When the U.S. Supreme Court set the stage for the creation of so-called “Super-PACs” – independent groups that can spend unlimited money and raise corporate and union dollars in unlimited amounts to affect Federal elections – it did not mean that existing regulations of the Federal Election Commission banning “coordinated communications” between independent groups and official campaigns were set aside. In fact, the legality of the activities of such groups are absolutely founded on the notion of independence from control or coordination with official federal candidate campaign committees, according to the Supreme Court. So the FEC’s “non-coordination” regulations are a very important consideration in the realm of “Super-PACs.”
Last week, the campaign manager for Congressman Brad Sherman, Scott Abrams, filed a complaint against 30th Congressional District rival Congressman Howard Berman, and his campaign committee, alleging illegal coordinated communications between those Respondents and the independent Super-PAC supporting Berman, through Mr. Jerry Seedborg, a Long Beach-based political consultant and also publisher of the “Voter Guide Slate Card.”
The Complaint alleges that from January 1 to March 31, 2012, Seedborg was paid $132,300 by the Berman for Congress committee for various campaign services, according to FEC disclosures. However, during the same period, the independent Super-PAC supporting Berman also incurred $23,595 to Seedborg’s slate mail business. The Complaint alleges that Seedborg’s consulting business and the slate mail company he operates are for the FEC’s legal purposes one and the same. Allegations are made that both companies are owned by Seeborg, operate out of the same office in Long Beach, and have the same telephone number. Thus, Seedborg can be claimed to be a “common vendor.” (The FEC regulations do in fact treat the owners, officers and employees of a campaign vendor as a single unit.)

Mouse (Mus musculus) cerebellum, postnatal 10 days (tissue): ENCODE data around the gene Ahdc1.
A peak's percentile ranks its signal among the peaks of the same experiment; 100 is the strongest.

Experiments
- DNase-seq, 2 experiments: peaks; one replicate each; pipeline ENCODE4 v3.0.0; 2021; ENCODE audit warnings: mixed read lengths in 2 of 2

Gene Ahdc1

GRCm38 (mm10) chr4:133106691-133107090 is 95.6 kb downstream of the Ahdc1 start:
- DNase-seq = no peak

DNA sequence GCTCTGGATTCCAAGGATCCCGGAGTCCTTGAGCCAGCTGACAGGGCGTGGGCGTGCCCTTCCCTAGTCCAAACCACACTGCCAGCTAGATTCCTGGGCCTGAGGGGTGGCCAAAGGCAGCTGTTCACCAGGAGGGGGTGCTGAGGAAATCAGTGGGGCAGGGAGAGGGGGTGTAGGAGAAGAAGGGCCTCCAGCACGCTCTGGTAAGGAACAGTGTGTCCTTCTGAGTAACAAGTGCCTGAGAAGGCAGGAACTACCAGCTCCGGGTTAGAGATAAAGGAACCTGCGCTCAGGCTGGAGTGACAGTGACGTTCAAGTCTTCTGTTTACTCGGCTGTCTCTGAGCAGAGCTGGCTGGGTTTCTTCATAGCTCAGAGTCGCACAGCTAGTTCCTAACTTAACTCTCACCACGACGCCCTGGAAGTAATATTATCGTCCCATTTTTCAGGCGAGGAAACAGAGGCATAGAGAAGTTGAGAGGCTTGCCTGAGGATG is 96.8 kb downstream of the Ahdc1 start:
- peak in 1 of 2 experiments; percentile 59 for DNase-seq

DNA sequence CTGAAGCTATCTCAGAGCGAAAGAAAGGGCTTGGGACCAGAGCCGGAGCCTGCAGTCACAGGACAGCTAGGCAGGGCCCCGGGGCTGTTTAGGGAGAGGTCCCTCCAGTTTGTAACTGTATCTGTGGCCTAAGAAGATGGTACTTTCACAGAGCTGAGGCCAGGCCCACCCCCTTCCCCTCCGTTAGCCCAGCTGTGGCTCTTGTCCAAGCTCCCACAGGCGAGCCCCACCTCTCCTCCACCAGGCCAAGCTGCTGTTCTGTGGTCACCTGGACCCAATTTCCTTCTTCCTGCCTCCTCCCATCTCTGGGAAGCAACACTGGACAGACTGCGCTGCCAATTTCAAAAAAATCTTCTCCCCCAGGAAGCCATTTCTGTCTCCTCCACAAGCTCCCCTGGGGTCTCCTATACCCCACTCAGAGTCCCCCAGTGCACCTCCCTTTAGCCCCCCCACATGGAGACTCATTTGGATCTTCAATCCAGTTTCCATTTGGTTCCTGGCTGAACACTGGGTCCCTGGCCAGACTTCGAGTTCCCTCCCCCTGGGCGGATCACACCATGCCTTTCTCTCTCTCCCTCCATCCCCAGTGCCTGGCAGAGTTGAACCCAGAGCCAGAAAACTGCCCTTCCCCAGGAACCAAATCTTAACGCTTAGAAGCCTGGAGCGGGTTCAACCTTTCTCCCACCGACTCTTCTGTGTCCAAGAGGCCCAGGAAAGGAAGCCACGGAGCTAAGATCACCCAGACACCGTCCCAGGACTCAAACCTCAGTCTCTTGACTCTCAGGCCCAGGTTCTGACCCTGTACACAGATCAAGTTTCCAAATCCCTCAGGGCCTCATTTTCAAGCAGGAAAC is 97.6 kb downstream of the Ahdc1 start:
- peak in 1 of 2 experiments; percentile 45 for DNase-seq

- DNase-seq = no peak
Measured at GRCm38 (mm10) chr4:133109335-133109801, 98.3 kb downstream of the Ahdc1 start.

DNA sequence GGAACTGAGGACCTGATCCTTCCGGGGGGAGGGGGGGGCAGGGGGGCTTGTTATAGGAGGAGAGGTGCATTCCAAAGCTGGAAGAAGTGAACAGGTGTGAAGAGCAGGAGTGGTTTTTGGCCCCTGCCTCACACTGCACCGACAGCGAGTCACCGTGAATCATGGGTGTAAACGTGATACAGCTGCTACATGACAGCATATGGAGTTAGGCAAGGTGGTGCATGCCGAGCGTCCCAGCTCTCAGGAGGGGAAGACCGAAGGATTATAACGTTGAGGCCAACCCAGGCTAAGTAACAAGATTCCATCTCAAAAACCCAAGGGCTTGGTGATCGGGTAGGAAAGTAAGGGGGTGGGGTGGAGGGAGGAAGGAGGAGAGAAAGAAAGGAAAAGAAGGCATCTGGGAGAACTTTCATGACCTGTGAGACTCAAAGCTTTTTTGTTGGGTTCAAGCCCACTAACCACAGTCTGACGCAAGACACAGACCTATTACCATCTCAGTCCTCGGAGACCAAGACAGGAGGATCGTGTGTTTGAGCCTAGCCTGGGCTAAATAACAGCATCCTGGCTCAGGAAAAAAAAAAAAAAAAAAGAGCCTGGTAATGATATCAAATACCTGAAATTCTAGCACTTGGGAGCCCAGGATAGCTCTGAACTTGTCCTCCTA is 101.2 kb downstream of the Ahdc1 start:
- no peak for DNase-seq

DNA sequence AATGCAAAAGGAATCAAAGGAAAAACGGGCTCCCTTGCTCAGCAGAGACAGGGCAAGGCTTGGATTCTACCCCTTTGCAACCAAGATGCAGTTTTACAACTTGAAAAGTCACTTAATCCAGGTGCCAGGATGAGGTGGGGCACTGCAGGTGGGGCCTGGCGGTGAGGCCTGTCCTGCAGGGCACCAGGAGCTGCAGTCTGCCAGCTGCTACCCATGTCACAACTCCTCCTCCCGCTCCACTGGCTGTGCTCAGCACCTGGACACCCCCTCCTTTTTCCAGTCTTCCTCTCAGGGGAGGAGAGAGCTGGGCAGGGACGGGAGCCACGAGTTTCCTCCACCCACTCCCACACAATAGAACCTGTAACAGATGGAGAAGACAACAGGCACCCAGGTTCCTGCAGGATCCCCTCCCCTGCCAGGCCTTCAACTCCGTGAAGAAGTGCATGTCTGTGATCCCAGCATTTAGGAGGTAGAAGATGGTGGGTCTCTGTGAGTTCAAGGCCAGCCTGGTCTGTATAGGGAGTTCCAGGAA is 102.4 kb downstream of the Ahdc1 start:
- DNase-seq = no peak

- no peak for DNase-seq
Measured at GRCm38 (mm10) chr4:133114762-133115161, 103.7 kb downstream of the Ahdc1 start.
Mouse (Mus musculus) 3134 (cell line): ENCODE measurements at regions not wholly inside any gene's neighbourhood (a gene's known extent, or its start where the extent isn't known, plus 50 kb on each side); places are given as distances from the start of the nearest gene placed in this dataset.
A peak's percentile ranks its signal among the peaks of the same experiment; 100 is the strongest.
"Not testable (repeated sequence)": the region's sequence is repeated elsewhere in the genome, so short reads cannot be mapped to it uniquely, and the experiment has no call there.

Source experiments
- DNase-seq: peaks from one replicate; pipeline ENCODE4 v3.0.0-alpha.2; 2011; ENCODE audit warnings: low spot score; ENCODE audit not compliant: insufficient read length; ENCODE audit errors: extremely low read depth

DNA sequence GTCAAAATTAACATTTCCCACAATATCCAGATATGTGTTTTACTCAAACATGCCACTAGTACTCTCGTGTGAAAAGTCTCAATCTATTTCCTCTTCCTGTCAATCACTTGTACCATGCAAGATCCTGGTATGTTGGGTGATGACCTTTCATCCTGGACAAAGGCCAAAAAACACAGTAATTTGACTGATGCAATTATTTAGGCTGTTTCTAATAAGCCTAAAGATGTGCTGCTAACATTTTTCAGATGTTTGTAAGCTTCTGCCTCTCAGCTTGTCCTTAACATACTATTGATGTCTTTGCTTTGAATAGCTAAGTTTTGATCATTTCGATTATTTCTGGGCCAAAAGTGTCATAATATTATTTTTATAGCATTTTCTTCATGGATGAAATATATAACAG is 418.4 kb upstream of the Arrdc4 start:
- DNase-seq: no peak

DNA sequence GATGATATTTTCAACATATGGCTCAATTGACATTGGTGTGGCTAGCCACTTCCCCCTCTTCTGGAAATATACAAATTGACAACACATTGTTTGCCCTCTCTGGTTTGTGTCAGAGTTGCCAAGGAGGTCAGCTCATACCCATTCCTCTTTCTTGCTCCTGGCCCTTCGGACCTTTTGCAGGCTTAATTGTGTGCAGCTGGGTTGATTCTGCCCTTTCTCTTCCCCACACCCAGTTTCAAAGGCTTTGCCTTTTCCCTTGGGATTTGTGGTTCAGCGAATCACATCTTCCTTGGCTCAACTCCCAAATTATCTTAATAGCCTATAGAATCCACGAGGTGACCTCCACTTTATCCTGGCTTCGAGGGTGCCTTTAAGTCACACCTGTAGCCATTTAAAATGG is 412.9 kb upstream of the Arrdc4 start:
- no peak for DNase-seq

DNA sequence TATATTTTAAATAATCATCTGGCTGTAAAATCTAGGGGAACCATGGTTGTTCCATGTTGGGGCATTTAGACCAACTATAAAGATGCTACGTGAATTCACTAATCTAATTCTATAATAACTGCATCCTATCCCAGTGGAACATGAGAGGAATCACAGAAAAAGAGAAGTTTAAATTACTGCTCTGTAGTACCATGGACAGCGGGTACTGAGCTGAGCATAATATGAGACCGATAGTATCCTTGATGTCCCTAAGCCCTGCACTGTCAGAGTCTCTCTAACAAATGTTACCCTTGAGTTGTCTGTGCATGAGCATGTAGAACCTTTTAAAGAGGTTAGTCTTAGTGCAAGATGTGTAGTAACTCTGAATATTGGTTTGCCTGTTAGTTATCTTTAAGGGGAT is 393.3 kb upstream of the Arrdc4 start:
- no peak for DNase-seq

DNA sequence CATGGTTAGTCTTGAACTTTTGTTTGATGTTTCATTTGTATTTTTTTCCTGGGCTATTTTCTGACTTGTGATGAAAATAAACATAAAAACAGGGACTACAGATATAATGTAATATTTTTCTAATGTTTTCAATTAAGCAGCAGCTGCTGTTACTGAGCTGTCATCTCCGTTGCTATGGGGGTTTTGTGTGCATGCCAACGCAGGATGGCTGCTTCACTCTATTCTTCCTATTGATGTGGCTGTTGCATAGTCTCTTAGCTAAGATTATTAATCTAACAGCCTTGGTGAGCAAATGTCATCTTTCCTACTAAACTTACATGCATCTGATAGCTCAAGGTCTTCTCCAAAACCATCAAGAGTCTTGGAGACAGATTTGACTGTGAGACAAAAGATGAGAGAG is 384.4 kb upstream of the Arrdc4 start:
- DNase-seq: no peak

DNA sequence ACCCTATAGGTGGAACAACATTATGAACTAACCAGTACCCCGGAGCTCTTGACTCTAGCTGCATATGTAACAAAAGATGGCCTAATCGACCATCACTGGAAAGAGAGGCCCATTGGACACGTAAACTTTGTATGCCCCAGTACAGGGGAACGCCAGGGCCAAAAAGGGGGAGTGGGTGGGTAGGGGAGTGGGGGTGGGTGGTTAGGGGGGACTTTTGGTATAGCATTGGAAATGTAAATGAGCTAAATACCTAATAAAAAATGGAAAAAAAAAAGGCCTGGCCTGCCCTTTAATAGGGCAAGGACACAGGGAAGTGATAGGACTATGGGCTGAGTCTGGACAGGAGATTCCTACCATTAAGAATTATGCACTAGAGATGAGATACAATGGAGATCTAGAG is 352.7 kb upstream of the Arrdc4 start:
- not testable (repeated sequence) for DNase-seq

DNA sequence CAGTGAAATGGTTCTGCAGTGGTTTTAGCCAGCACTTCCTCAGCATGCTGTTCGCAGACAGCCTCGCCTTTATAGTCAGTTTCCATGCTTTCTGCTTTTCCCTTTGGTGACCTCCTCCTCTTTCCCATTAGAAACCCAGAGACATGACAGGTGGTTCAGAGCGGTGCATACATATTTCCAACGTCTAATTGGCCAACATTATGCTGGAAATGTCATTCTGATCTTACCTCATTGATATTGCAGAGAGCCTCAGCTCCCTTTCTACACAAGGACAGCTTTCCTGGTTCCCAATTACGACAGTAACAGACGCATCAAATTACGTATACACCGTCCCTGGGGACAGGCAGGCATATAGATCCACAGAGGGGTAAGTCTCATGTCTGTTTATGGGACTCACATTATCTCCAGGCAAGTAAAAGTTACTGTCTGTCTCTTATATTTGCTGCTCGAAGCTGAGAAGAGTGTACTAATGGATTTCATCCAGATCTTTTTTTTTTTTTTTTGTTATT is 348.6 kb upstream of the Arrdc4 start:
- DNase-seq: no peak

So in essence, the Complaint rests on a rule that bars a person who has knowledge of an official campaign’s inner strategy, such as voter group targeting, from going to work for an independent Super PAC. The rationale for the ban is that such an activity breaks the claim of independence of the Super PAC, and when a Super PAC is not independent, it can no longer raise unlimited funds in unlimited amounts and from union and corporate sources, rather, it becomes subject to the contribution limits imposed by the FEC on candidate committees, and union and corporate contributions are banned. The FEC has built in some safeguards so that vendors can be considered as not common — but one of the factual requirements is that the vendor has not provided any common services for a full 120 day period. The Sherman complaint states that FEC records themselves demonstrate that the services were performed by Seedborg almost simultaneously, thus busting the 120 “cooling off” period safe harbor.
Super PAC coordination claims are new territory in a sense for the FEC, but the underlying logic of regulation is not. So called “independent expenditure committees” (ones that have to raise funds within the Federal limits generally applicable to candidates) have existed since the creation of the Federal Election Commission in the 1970s, and there is a pretty strong body of law and regulations to work from on Super PAC regulation. It will be interesting to see how the complaint is handled by the FEC, and to understand the Berman response.